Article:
make char cloth tinder

Never worry about starting a campfire again!

If you've ever experimented with alternative "survival" fire-starting methods -- like rubbing sticks together, focusing a magnifying glass, flint and steel, etc. -- you know that no matter how "dependable" the method, it can still take a while to get a spark to catch your tinder and get it glowing enough to actually get a fire going. Heck, if it's wet and rainy, it can be difficult to get a fire going even if you're starting with a lighter!

The key is in your source of tinder. Out in the wild it can be really tough to scrounge up the perfect combination of thin and light and totally dry. That's why those with Bushcraft experience always carry an emergency kit (like the famous "Altoids Kit") and always include in their supplies a pack of dependable all-weather fire-starters. One of the favorites is Vaseline-soaked cotton balls. Another is Char Cloth.

What's Char Cloth?

It's a funny word, right? Char Cloth is just cloth that is turned into charcoal. Why? Because charcoal burns very hot, and compared to ordinary wood, paper, or cloth, it's a more pure concentration of volatile carbon. And the great thing about using cotton cloth for your charcoal source is that your charcoal will be made of very thin fibers which will catch a spark even faster!

You can easily prepare your own quick lighting emergency "char cloth" with just a tin can, a cotton T-shirt, and a large source of heat such as a barbecue grill, campfire, or if you want to be tricky, by using the sun and a big magnifying glass like he does in the video below. The idea is to place your cloth in the can, heat up the can enough to release and burn off all the cotton fibers' biogases, and then simply collect what's left -- ie. pure charcoal.

If you're already pretty schooled in Bushcraft, you might be thinking ahead... What if we substituted cotton balls for the T-shirt? Would that work even better? Watch the video to the end! (He has you covered.) 

Digging Deeper...

As cool as this is, I find it fascinating to think about what's "wasted" in this process.

What if you didn't just burn off the escaping gas and actually used it for something useful? Like, say, cooking?

Essentially the video above describes the same principles used to make a DIY wood gasification stove -- like the ones many backpacking survivalists use to cook food, and which I personally use when I'm out boondocking in my camper. But rather than use the gases to cook dinner, the focus of the char cloth project is simply to get at the valuable leftover charcoal. 

The process in each is the same, though. The idea of a wood gasifier is to separate the natural combustion process. Contrary to the common assumption, wood doesn't actually burn. When you make a campfire, what you're actually doing is heating up the wood to release the gases (a stage called "pyrolysis"), then burning the released wood-gas.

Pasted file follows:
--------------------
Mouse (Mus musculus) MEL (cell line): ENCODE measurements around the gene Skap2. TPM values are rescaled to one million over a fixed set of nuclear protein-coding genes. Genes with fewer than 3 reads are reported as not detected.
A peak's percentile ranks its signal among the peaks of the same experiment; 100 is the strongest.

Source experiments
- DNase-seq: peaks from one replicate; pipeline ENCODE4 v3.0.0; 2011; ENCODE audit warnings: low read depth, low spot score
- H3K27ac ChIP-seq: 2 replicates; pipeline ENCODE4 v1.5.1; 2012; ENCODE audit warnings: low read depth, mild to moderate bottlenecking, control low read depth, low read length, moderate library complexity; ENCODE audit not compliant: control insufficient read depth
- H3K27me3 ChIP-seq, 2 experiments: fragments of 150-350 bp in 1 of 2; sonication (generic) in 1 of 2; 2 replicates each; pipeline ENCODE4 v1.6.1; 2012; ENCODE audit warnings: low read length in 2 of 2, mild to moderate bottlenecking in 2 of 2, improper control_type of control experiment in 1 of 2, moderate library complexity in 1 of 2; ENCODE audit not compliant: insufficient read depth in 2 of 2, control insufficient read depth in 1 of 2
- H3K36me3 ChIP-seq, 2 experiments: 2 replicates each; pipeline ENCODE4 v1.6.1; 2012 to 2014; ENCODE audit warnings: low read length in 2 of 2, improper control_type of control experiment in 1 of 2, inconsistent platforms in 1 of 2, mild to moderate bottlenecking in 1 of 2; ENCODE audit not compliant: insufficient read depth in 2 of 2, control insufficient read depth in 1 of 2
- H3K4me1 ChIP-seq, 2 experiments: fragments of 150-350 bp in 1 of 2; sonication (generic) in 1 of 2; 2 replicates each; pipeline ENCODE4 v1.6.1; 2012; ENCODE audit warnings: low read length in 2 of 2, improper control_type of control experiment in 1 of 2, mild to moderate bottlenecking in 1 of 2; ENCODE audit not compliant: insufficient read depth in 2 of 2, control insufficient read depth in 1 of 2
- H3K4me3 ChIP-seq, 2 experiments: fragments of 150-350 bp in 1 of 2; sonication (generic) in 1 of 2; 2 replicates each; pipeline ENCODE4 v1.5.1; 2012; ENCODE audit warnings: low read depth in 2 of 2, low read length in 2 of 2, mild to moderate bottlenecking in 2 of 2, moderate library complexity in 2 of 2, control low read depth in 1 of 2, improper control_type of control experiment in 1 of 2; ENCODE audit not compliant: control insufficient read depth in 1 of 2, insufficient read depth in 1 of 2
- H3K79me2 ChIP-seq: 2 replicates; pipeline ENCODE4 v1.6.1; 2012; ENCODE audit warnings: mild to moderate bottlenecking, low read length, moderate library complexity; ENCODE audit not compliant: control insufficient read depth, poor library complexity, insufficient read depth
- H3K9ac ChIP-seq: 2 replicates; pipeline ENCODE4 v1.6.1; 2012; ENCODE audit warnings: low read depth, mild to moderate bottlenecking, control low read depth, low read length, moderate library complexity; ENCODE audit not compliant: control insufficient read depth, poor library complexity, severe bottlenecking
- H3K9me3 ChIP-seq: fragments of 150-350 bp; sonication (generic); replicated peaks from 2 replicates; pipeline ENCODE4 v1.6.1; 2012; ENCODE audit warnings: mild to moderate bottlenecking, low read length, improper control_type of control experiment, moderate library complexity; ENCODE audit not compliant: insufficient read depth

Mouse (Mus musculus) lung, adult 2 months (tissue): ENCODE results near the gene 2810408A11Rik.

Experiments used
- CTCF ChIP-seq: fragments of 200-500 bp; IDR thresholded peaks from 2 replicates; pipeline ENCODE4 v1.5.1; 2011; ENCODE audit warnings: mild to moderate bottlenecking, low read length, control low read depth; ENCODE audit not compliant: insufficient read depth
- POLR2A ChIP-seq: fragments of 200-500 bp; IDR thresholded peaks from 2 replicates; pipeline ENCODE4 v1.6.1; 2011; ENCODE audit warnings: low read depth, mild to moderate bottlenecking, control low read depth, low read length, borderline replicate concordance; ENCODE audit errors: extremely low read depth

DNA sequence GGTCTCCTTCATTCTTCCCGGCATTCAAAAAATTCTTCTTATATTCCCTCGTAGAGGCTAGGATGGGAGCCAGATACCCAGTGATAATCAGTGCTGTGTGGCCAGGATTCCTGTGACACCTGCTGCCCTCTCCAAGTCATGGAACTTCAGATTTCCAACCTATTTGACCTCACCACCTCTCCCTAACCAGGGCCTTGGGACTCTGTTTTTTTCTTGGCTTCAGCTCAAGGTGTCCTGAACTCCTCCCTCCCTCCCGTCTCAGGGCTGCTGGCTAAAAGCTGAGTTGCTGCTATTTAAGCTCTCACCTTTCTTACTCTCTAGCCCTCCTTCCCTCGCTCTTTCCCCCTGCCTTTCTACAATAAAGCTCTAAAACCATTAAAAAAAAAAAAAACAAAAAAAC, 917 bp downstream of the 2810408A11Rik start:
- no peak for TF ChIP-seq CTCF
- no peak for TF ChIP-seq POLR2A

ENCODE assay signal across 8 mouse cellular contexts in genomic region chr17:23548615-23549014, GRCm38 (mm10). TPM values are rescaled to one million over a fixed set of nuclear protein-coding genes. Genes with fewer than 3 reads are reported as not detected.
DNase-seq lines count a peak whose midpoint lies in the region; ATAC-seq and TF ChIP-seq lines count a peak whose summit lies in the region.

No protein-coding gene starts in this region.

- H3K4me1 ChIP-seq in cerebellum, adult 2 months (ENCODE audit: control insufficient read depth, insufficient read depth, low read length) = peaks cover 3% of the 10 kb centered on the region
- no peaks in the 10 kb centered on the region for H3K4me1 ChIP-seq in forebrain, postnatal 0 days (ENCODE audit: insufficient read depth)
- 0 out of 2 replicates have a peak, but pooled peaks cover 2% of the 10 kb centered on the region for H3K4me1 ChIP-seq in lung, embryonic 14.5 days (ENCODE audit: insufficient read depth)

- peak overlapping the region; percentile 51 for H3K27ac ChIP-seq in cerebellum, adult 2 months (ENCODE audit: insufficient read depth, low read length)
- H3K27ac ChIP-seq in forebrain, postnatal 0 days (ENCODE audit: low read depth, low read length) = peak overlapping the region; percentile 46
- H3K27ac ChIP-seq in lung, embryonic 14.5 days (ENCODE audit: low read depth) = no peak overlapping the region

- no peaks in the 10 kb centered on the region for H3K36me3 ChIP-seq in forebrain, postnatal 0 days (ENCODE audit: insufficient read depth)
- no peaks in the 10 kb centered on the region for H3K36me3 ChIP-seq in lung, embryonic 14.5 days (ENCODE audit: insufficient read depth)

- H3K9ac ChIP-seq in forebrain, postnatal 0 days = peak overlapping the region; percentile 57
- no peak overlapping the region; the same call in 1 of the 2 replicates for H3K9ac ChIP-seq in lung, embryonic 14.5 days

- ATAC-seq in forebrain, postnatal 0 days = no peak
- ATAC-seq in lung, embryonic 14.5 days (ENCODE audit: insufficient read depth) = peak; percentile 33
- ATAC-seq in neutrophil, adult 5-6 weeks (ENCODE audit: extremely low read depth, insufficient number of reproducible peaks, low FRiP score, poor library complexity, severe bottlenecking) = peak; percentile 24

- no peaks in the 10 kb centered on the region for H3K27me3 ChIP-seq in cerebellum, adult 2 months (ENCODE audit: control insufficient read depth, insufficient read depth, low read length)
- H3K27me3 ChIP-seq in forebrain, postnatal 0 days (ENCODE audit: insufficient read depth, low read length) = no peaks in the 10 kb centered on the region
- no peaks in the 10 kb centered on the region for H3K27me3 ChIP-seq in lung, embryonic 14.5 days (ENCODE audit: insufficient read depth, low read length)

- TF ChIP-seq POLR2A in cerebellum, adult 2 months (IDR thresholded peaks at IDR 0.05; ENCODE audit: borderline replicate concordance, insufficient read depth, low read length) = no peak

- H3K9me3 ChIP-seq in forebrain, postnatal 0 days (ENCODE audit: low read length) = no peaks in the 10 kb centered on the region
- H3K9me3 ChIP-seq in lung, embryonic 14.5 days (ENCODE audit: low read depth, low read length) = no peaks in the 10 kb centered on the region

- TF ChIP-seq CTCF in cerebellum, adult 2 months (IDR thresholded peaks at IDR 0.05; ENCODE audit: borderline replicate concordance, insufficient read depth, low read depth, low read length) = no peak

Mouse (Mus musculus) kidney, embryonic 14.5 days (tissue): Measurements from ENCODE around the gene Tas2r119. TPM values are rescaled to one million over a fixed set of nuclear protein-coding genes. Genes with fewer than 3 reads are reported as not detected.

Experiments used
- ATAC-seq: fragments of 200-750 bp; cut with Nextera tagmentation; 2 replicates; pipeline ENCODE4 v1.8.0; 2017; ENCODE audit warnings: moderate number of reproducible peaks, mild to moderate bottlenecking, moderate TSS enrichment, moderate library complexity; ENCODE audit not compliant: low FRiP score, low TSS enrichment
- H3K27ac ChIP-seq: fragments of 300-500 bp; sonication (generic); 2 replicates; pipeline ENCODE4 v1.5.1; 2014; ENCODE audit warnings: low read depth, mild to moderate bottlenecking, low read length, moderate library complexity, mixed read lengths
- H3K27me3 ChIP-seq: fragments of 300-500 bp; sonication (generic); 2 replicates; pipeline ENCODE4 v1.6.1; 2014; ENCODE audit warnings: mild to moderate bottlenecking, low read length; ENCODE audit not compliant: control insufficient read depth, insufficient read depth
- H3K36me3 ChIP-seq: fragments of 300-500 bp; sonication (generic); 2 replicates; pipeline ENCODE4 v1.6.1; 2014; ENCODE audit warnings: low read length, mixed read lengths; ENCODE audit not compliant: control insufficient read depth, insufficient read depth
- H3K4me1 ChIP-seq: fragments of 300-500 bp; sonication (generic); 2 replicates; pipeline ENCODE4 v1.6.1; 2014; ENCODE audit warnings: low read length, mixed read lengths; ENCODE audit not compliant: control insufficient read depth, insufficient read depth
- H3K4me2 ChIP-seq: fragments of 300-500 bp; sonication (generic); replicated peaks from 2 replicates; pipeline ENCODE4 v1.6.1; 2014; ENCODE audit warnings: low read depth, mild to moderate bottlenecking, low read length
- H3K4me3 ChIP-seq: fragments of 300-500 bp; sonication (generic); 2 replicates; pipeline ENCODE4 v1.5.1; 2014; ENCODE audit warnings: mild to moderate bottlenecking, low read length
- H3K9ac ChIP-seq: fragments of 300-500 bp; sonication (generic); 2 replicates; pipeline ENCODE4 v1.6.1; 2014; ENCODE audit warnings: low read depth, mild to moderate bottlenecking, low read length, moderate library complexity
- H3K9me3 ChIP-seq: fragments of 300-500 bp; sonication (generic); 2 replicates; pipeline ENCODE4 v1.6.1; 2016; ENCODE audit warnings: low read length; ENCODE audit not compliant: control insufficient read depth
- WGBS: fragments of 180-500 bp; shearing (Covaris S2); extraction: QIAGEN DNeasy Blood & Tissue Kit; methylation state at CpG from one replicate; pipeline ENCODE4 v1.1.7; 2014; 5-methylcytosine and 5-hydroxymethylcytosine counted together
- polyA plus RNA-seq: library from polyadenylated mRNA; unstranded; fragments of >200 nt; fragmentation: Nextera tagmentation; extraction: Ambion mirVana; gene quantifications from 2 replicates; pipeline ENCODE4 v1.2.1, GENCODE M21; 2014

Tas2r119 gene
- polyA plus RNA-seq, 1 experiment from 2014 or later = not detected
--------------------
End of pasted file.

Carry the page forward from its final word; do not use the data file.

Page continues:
Pyrolysis (gas release) happens in the absence of oxygen. That's why he puts the cloth in a tin can, leaving only a small hole for the gases to escape. A gasifying cook stove (like the SoloStove) uses the same idea to separate the pyrolysis process from the combustion process, first heating up wood in the central chamber to release the hot gases, then introducing "secondary air" from side chambers to combust the gases at the top of the stove. The result is a very clean-burning wood-gas stove that can cook dinner very quickly using only easy-to-find twigs.

To circle back around to char cloth...

If you already have a charcoal-producing gasifying camp stove -- like the SoloStove or another homemade version -- then you can make your own emergency kit char cloth without even being wasteful! All you have to do is use a cotton T-shirt or cotton balls in your fuel chamber while you're heating up leftovers, and you'll be ready for your next out-of-lighter-fluid emergency. (Helpul note; To get the purest charcoal you need to make sure your gasifier stove restricts oxygen to the fuel chamber and lets in plenty of secondary air.)



how to light an emergency fire without a match

light campfire without matches

 

You might be smarter than a 5th grader...

But Are You Smarter Than A Caveman?

There's obviously something primal about wondering -- if my life (or at least my dinner) depended on it -- if I could summon the spirit of McGyver and jimmy up a primitive fire out of twigs and leaves (and some random found object) like we've all seen on TV.

It's like a basic human curiosity.

If I had to... Could I do it? Could I start a fire from scratch?